Aravena, S. 1, 2 & Tijms, J. 1, 2
1 Department of Developmental Psychology, University of Amsterdam, Amsterdam, The Netherlands
2 IWAL Institute, Amsterdam, The Netherlands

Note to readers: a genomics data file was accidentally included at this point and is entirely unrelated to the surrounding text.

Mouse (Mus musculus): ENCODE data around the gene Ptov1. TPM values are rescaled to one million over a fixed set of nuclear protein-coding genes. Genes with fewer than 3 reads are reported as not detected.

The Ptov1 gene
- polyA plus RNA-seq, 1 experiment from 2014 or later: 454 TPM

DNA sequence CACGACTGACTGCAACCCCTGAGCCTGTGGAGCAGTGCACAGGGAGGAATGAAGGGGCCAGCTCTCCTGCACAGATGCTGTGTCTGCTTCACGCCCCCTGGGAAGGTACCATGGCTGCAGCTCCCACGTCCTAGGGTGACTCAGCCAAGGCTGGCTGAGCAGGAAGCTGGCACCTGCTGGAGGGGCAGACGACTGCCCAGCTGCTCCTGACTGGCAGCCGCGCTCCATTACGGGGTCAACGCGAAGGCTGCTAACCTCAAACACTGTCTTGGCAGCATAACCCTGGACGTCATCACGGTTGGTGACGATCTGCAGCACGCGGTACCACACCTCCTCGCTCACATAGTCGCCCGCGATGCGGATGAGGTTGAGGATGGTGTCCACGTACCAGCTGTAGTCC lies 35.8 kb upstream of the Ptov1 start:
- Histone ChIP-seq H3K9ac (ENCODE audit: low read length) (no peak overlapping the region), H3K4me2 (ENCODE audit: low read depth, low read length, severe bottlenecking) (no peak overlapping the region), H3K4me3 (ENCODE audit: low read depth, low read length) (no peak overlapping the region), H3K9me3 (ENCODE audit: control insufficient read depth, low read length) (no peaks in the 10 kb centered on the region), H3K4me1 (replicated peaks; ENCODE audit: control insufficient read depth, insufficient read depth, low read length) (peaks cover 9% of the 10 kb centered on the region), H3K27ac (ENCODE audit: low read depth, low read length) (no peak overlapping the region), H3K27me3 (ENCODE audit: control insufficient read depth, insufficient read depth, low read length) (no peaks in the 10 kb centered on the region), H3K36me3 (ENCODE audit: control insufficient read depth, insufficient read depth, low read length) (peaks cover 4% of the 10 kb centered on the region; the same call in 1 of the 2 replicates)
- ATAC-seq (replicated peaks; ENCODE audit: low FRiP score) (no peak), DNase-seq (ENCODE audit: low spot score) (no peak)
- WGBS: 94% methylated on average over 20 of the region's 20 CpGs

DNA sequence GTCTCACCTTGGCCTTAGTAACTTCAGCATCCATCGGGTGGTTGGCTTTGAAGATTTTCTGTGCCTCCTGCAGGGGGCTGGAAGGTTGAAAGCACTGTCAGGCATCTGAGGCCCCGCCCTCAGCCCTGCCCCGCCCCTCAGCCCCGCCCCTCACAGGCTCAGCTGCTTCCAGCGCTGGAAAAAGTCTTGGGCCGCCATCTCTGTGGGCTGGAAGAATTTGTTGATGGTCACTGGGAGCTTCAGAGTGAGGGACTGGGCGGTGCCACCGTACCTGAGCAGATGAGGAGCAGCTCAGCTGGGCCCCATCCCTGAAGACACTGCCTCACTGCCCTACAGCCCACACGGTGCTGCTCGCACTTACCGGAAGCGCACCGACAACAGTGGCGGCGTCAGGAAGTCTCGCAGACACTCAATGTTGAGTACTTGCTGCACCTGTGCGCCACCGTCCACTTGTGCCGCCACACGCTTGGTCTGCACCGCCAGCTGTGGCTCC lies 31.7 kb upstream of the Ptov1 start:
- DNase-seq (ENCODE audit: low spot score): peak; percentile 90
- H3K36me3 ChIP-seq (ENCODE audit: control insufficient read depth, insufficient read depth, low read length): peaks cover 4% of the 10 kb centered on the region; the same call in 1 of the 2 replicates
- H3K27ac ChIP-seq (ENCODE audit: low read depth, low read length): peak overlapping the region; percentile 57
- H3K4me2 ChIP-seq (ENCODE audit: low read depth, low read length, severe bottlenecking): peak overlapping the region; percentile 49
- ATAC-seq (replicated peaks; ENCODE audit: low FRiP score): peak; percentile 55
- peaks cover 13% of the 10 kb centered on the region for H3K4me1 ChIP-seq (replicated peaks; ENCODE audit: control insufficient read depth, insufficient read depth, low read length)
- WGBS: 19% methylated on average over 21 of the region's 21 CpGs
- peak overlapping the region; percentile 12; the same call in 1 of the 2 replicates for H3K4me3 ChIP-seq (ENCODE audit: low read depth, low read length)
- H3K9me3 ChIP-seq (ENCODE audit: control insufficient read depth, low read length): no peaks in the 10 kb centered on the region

In alphabetic languages the acquisition of letter-speech sound associations is a critical step in becoming a proficient reader. A disrupted automation of these associations could be an important underlying factor in severe reading problems, such as developmental dyslexia. In the present study dyslexic (N=46) and non-dyslexic (N=45) readers engaged in a short training (20 minutes) aimed at learning eight basic letter-speech sound correspondences within an artificial orthography. After the training we assessed both letter knowledge and word reading ability in this unfamiliar script. In addition, we applied regression analyses to test how disrupted letter-speech sound mapping relates to other phonology-related deficiencies, such as poor phonological awareness and poor rapid naming skills, when it comes to predicting reading and spelling skills. The findings indicated that after the training the non-dyslexic readers outperformed the dyslexic readers on both letter-speech sound matching (accuracy and speed) and word reading ability in the artificial script, providing empirical support for the view that a letter-speech sound binding deficit is a key factor in dyslexia. Furthermore, hierarchical regression analyses indicated that differences in reading and spelling ability were significantly associated with all measures related to the artificial orthography. Moreover, these three measures contributed unique variance in predicting reading and spelling ability, even when variance due to phonological awareness and rapid automatized naming had been accounted for. The implications of this study will be discussed in the context of applying learning-oriented tools for the assessment of dyslexia.